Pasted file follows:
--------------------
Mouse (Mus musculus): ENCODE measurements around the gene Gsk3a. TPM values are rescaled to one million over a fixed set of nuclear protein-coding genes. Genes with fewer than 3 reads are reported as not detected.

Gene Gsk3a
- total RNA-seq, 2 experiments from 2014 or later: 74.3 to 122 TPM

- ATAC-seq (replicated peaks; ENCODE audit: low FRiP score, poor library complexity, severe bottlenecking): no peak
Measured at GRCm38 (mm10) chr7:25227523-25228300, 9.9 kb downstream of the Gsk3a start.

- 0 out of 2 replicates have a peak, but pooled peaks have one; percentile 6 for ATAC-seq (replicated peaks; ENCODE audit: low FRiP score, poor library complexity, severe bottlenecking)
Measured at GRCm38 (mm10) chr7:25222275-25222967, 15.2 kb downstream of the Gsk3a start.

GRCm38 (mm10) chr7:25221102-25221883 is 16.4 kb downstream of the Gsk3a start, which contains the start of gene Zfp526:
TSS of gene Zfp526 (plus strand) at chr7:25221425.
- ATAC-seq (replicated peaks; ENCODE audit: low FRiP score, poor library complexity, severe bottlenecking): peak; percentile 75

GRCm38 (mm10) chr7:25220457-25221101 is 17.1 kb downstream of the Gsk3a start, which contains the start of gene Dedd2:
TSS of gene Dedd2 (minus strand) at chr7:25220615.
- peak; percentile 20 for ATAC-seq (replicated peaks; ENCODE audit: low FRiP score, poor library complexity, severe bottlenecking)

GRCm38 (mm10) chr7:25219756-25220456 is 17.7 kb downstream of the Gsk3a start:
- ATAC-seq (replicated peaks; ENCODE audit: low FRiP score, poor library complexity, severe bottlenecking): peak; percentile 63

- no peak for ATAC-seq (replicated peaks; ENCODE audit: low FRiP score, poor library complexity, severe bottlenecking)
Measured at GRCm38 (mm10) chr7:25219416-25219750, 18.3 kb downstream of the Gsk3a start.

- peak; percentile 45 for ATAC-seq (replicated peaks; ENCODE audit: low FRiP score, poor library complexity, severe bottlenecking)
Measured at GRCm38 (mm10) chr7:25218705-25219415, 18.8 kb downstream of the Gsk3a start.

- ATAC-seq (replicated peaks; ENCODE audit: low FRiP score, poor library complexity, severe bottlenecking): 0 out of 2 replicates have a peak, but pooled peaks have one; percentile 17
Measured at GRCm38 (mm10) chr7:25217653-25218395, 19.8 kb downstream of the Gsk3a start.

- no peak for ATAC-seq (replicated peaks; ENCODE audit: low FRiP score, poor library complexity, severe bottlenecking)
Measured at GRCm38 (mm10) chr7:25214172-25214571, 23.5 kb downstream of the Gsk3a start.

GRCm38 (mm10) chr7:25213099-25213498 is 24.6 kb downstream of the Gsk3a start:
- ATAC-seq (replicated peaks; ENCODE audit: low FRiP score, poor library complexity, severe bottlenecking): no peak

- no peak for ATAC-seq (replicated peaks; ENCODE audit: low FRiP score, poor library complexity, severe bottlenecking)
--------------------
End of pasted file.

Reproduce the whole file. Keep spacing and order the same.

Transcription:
Mouse (Mus musculus): ENCODE measurements around the gene Gsk3a. TPM values are rescaled to one million over a fixed set of nuclear protein-coding genes. Genes with fewer than 3 reads are reported as not detected.

Gene Gsk3a
- total RNA-seq, 2 experiments from 2014 or later: 74.3 to 122 TPM

- ATAC-seq (replicated peaks; ENCODE audit: low FRiP score, poor library complexity, severe bottlenecking): no peak
Measured at GRCm38 (mm10) chr7:25227523-25228300, 9.9 kb downstream of the Gsk3a start.

- 0 out of 2 replicates have a peak, but pooled peaks have one; percentile 6 for ATAC-seq (replicated peaks; ENCODE audit: low FRiP score, poor library complexity, severe bottlenecking)
Measured at GRCm38 (mm10) chr7:25222275-25222967, 15.2 kb downstream of the Gsk3a start.

GRCm38 (mm10) chr7:25221102-25221883 is 16.4 kb downstream of the Gsk3a start, which contains the start of gene Zfp526:
TSS of gene Zfp526 (plus strand) at chr7:25221425.
- ATAC-seq (replicated peaks; ENCODE audit: low FRiP score, poor library complexity, severe bottlenecking): peak; percentile 75

GRCm38 (mm10) chr7:25220457-25221101 is 17.1 kb downstream of the Gsk3a start, which contains the start of gene Dedd2:
TSS of gene Dedd2 (minus strand) at chr7:25220615.
- peak; percentile 20 for ATAC-seq (replicated peaks; ENCODE audit: low FRiP score, poor library complexity, severe bottlenecking)

GRCm38 (mm10) chr7:25219756-25220456 is 17.7 kb downstream of the Gsk3a start:
- ATAC-seq (replicated peaks; ENCODE audit: low FRiP score, poor library complexity, severe bottlenecking): peak; percentile 63

- no peak for ATAC-seq (replicated peaks; ENCODE audit: low FRiP score, poor library complexity, severe bottlenecking)
Measured at GRCm38 (mm10) chr7:25219416-25219750, 18.3 kb downstream of the Gsk3a start.

- peak; percentile 45 for ATAC-seq (replicated peaks; ENCODE audit: low FRiP score, poor library complexity, severe bottlenecking)
Measured at GRCm38 (mm10) chr7:25218705-25219415, 18.8 kb downstream of the Gsk3a start.

- ATAC-seq (replicated peaks; ENCODE audit: low FRiP score, poor library complexity, severe bottlenecking): 0 out of 2 replicates have a peak, but pooled peaks have one; percentile 17
Measured at GRCm38 (mm10) chr7:25217653-25218395, 19.8 kb downstream of the Gsk3a start.

- no peak for ATAC-seq (replicated peaks; ENCODE audit: low FRiP score, poor library complexity, severe bottlenecking)
Measured at GRCm38 (mm10) chr7:25214172-25214571, 23.5 kb downstream of the Gsk3a start.

GRCm38 (mm10) chr7:25213099-25213498 is 24.6 kb downstream of the Gsk3a start:
- ATAC-seq (replicated peaks; ENCODE audit: low FRiP score, poor library complexity, severe bottlenecking): no peak

- no peak for ATAC-seq (replicated peaks; ENCODE audit: low FRiP score, poor library complexity, severe bottlenecking)